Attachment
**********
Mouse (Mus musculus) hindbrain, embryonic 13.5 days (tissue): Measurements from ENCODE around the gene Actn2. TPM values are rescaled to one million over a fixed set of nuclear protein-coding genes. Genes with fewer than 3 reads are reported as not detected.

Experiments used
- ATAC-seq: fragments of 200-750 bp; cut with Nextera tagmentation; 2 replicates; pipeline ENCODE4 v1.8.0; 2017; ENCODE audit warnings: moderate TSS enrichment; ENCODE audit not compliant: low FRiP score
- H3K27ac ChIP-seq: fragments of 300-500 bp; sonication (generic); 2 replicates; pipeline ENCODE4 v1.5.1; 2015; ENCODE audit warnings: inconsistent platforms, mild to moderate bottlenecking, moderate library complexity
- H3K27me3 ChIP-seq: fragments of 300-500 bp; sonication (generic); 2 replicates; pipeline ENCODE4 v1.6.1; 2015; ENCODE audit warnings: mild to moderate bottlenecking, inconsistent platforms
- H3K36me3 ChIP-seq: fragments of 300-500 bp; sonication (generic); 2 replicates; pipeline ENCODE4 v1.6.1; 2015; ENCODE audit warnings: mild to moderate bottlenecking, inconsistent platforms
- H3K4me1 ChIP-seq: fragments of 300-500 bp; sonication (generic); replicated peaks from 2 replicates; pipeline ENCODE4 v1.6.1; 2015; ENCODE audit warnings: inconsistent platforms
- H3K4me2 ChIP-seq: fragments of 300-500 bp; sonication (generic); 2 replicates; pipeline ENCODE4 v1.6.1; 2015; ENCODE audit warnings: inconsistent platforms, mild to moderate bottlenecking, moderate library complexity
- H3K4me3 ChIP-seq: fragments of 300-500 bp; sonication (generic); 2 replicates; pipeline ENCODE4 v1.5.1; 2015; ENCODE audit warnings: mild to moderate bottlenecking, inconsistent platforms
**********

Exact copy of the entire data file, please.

Mouse (Mus musculus) hindbrain, embryonic 13.5 days (tissue): Measurements from ENCODE around the gene Actn2. TPM values are rescaled to one million over a fixed set of nuclear protein-coding genes. Genes with fewer than 3 reads are reported as not detected.

Experiments used
- ATAC-seq: fragments of 200-750 bp; cut with Nextera tagmentation; 2 replicates; pipeline ENCODE4 v1.8.0; 2017; ENCODE audit warnings: moderate TSS enrichment; ENCODE audit not compliant: low FRiP score
- H3K27ac ChIP-seq: fragments of 300-500 bp; sonication (generic); 2 replicates; pipeline ENCODE4 v1.5.1; 2015; ENCODE audit warnings: inconsistent platforms, mild to moderate bottlenecking, moderate library complexity
- H3K27me3 ChIP-seq: fragments of 300-500 bp; sonication (generic); 2 replicates; pipeline ENCODE4 v1.6.1; 2015; ENCODE audit warnings: mild to moderate bottlenecking, inconsistent platforms
- H3K36me3 ChIP-seq: fragments of 300-500 bp; sonication (generic); 2 replicates; pipeline ENCODE4 v1.6.1; 2015; ENCODE audit warnings: mild to moderate bottlenecking, inconsistent platforms
- H3K4me1 ChIP-seq: fragments of 300-500 bp; sonication (generic); replicated peaks from 2 replicates; pipeline ENCODE4 v1.6.1; 2015; ENCODE audit warnings: inconsistent platforms
- H3K4me2 ChIP-seq: fragments of 300-500 bp; sonication (generic); 2 replicates; pipeline ENCODE4 v1.6.1; 2015; ENCODE audit warnings: inconsistent platforms, mild to moderate bottlenecking, moderate library complexity
- H3K4me3 ChIP-seq: fragments of 300-500 bp; sonication (generic); 2 replicates; pipeline ENCODE4 v1.5.1; 2015; ENCODE audit warnings: mild to moderate bottlenecking, inconsistent platforms